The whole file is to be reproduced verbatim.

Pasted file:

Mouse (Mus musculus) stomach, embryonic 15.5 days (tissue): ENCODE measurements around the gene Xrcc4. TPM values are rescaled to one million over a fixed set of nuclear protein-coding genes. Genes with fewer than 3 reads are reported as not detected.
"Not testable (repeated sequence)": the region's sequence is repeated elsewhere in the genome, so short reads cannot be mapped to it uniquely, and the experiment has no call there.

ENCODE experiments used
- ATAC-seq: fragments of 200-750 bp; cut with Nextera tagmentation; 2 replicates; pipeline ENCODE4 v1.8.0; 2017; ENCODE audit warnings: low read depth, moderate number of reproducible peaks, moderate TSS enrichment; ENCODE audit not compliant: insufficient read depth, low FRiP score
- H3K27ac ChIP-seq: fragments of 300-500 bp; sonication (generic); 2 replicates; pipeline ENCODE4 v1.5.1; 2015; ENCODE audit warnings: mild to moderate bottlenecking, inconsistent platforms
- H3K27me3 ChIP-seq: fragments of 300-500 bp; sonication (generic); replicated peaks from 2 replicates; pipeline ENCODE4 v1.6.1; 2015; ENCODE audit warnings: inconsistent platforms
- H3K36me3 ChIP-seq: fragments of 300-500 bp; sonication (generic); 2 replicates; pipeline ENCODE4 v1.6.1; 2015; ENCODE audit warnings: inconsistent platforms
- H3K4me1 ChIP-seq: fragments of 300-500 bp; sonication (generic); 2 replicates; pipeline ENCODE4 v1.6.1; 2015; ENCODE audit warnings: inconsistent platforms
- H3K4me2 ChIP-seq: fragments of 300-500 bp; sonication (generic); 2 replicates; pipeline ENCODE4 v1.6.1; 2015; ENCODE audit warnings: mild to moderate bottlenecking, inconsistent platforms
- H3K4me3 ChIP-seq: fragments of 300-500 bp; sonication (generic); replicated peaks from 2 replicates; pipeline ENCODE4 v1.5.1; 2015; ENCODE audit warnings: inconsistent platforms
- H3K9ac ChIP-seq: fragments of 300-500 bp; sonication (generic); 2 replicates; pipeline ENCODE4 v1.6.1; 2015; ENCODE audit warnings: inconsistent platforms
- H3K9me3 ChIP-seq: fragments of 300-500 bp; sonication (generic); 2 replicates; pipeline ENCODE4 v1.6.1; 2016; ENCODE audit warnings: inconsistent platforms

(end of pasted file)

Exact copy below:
Mouse (Mus musculus) stomach, embryonic 15.5 days (tissue): ENCODE measurements around the gene Xrcc4. TPM values are rescaled to one million over a fixed set of nuclear protein-coding genes. Genes with fewer than 3 reads are reported as not detected.
"Not testable (repeated sequence)": the region's sequence is repeated elsewhere in the genome, so short reads cannot be mapped to it uniquely, and the experiment has no call there.

ENCODE experiments used
- ATAC-seq: fragments of 200-750 bp; cut with Nextera tagmentation; 2 replicates; pipeline ENCODE4 v1.8.0; 2017; ENCODE audit warnings: low read depth, moderate number of reproducible peaks, moderate TSS enrichment; ENCODE audit not compliant: insufficient read depth, low FRiP score
- H3K27ac ChIP-seq: fragments of 300-500 bp; sonication (generic); 2 replicates; pipeline ENCODE4 v1.5.1; 2015; ENCODE audit warnings: mild to moderate bottlenecking, inconsistent platforms
- H3K27me3 ChIP-seq: fragments of 300-500 bp; sonication (generic); replicated peaks from 2 replicates; pipeline ENCODE4 v1.6.1; 2015; ENCODE audit warnings: inconsistent platforms
- H3K36me3 ChIP-seq: fragments of 300-500 bp; sonication (generic); 2 replicates; pipeline ENCODE4 v1.6.1; 2015; ENCODE audit warnings: inconsistent platforms
- H3K4me1 ChIP-seq: fragments of 300-500 bp; sonication (generic); 2 replicates; pipeline ENCODE4 v1.6.1; 2015; ENCODE audit warnings: inconsistent platforms
- H3K4me2 ChIP-seq: fragments of 300-500 bp; sonication (generic); 2 replicates; pipeline ENCODE4 v1.6.1; 2015; ENCODE audit warnings: mild to moderate bottlenecking, inconsistent platforms
- H3K4me3 ChIP-seq: fragments of 300-500 bp; sonication (generic); replicated peaks from 2 replicates; pipeline ENCODE4 v1.5.1; 2015; ENCODE audit warnings: inconsistent platforms
- H3K9ac ChIP-seq: fragments of 300-500 bp; sonication (generic); 2 replicates; pipeline ENCODE4 v1.6.1; 2015; ENCODE audit warnings: inconsistent platforms
- H3K9me3 ChIP-seq: fragments of 300-500 bp; sonication (generic); 2 replicates; pipeline ENCODE4 v1.6.1; 2016; ENCODE audit warnings: inconsistent platforms